Medical Marijuana Bill Stalled

November elections may determine the future of medical marijuana bill

View Comments ()
|
Email
|
Print

    NEWSLETTERS

    Getty Images
    SEATTLE - AUGUST 21: An older woman smokes a marijuana joint at Seattle's Hempfest on August 21, 2004. More than 150,000 people were expected to attend Hempfest at Seattle's Myrtle Edwards Park on Seattle's waterfront on August 21-22, 2004. The event is billed as the world's largest drug-policy reform rally. Events included political speakers and dozens of bands and performers on six stages and over 20 organizations were present registering new voters. (Photo by Ron Wurzer/Getty Images)

    Illinois House lawmakers will likely not pass the dutchie until next legislative session.

    The State Senate passed the Compassionate Use of Medicinal Cannabis Pilot Program Act last month and sent it to the House.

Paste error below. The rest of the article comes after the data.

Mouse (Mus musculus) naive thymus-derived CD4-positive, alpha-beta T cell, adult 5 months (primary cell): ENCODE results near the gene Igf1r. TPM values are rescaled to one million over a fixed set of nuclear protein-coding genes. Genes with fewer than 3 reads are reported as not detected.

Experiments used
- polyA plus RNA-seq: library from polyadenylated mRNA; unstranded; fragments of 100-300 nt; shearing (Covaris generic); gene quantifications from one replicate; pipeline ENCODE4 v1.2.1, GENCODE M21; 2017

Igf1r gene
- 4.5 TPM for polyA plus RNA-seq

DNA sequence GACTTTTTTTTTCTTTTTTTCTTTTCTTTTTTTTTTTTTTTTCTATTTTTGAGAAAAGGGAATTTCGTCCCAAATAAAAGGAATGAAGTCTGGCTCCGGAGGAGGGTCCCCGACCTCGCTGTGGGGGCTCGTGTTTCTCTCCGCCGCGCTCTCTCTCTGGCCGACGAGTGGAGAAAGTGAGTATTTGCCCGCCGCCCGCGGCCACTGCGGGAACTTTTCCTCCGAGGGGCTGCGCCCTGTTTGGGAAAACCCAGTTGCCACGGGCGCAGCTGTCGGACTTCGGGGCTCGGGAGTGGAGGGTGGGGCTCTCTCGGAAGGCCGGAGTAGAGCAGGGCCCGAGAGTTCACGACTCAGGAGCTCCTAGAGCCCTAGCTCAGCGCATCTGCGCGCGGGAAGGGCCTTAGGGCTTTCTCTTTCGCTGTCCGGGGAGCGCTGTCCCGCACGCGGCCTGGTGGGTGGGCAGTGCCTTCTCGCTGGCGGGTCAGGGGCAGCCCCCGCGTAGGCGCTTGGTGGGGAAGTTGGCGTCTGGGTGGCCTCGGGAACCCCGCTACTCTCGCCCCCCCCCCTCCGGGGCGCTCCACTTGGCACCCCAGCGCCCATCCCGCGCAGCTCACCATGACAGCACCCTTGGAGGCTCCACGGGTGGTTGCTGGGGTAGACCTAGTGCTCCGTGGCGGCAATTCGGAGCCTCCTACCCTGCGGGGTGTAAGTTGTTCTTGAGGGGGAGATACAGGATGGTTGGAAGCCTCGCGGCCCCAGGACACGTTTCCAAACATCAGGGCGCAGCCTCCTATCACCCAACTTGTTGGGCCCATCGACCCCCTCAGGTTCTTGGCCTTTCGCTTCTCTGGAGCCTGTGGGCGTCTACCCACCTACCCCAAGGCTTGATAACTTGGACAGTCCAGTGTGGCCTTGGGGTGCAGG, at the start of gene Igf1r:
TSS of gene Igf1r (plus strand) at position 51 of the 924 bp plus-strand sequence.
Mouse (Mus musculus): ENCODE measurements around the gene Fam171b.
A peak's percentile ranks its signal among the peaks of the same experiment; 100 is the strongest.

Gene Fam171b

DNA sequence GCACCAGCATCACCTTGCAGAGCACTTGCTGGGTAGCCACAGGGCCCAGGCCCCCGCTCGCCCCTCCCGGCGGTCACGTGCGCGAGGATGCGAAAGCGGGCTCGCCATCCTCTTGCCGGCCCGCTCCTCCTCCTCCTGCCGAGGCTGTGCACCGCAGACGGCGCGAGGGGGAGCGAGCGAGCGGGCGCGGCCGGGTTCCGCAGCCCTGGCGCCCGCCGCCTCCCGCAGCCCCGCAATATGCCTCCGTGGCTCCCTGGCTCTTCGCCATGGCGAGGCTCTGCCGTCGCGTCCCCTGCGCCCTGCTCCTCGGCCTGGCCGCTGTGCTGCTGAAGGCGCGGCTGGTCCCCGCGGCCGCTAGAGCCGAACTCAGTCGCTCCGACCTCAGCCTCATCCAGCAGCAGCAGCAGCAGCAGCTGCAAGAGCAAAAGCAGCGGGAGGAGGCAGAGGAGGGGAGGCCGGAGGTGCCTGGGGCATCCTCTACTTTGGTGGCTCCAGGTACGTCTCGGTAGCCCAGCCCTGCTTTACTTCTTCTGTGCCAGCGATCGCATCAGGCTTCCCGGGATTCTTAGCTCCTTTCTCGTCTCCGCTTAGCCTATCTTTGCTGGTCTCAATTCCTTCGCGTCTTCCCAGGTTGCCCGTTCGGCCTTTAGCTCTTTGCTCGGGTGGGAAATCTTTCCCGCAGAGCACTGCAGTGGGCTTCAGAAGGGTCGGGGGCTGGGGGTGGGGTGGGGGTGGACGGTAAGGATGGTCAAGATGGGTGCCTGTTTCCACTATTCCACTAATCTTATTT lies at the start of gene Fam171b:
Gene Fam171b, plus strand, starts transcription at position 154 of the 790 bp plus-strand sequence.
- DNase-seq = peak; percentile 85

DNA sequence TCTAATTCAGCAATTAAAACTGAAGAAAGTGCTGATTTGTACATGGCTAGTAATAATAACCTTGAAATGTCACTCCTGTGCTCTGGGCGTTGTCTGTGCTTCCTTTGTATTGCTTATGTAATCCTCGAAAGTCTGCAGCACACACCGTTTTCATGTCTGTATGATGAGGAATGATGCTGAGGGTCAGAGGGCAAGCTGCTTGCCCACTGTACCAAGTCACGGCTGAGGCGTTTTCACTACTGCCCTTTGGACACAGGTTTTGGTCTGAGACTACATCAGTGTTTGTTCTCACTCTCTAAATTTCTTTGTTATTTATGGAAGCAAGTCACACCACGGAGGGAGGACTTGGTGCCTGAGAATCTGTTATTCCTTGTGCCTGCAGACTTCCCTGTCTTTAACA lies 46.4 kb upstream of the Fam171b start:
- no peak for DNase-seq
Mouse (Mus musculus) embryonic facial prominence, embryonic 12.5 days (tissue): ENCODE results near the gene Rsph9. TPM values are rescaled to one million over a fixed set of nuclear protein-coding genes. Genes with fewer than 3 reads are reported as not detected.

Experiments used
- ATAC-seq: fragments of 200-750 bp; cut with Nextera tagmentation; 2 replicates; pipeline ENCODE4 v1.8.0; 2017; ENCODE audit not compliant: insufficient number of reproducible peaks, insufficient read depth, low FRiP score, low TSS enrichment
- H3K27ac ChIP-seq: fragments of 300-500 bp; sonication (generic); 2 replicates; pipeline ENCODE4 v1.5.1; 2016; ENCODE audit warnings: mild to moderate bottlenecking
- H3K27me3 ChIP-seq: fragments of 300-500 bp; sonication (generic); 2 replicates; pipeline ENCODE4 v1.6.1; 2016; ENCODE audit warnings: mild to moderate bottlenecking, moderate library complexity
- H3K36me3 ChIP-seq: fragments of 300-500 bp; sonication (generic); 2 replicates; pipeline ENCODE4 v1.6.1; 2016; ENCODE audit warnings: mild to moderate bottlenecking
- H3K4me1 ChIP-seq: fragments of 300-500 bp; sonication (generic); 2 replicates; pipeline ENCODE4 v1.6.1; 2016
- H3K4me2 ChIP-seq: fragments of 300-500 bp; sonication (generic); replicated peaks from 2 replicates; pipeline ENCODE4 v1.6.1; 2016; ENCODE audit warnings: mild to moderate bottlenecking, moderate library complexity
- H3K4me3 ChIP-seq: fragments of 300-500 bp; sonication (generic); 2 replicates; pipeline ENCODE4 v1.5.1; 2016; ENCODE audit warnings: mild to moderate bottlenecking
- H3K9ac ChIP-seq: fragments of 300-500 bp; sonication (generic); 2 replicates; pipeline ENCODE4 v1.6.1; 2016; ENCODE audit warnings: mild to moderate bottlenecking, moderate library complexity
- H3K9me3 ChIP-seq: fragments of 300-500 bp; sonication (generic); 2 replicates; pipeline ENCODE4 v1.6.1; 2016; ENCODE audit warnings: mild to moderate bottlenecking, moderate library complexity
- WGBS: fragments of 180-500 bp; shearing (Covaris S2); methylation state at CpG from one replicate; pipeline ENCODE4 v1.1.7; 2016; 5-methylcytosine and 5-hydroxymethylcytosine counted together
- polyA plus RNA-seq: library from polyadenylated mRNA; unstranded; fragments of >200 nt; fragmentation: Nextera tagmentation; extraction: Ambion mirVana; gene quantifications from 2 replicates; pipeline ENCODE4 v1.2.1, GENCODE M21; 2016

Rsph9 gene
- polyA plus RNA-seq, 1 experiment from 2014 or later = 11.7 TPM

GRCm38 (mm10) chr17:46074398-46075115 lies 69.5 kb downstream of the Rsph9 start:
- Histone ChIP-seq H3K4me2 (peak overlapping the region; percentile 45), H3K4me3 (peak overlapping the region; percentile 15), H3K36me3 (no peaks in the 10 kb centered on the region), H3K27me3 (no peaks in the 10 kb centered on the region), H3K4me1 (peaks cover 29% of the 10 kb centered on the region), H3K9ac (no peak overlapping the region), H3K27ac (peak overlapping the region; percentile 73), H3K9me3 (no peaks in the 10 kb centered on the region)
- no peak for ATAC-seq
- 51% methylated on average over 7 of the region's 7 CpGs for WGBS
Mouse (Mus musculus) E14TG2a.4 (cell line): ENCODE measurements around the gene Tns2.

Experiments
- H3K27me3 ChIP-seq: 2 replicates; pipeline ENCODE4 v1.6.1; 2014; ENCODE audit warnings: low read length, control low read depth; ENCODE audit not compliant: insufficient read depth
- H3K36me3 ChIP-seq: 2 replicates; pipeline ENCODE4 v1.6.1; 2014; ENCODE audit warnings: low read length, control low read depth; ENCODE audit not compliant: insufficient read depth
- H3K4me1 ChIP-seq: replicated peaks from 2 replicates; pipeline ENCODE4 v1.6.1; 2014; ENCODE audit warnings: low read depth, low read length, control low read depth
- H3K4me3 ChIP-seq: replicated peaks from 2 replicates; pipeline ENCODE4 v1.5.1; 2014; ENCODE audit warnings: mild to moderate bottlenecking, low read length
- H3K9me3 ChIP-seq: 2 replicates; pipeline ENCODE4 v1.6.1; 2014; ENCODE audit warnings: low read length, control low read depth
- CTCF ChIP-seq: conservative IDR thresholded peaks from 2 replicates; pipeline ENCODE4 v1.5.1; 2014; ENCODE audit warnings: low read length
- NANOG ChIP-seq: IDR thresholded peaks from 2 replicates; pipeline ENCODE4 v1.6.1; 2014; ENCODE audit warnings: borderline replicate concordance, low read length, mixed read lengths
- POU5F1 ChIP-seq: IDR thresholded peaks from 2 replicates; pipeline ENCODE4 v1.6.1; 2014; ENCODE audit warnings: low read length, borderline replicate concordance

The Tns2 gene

However, the powerful Rules Committee is still puffing on it instead of sending it to the Governor's desk or back to the Senate, according to the Northwest Indiana Times. 

    "That's because it's an election year and politicians are afraid to do what's right," said Dan Linn, executive director of the Illinois Cannabis Patients Association.

    Rep. Lou Lang, (D) Skokie, who sponsored the bill, said not enough of his colleagues support it. He doesn't expect a vote until at least January 2011. 

    Linn said the winner of the governor's race would determine if patients with debilitating diseases will be able to grow up to three mature marijuana plants at one time.

    Sen. Bill Brady, the Republican nominee, staunchly opposes the bill. If Democratic Gov. Pat Quinn remains in office, more lawmakers would probably support it, he said. 

    The president of Educating Voices, Inc., Judy Kremer, believes marijuana should remain illegal.

    "On one side you have a few people who are really sick and smoking pot may help, on the other side  you literally have tens of thousands whose lives would be negatively impacted from legalizing the drug," she said.

    Some lawmakers may want to extinguish this hot button issue no matter who wins in November.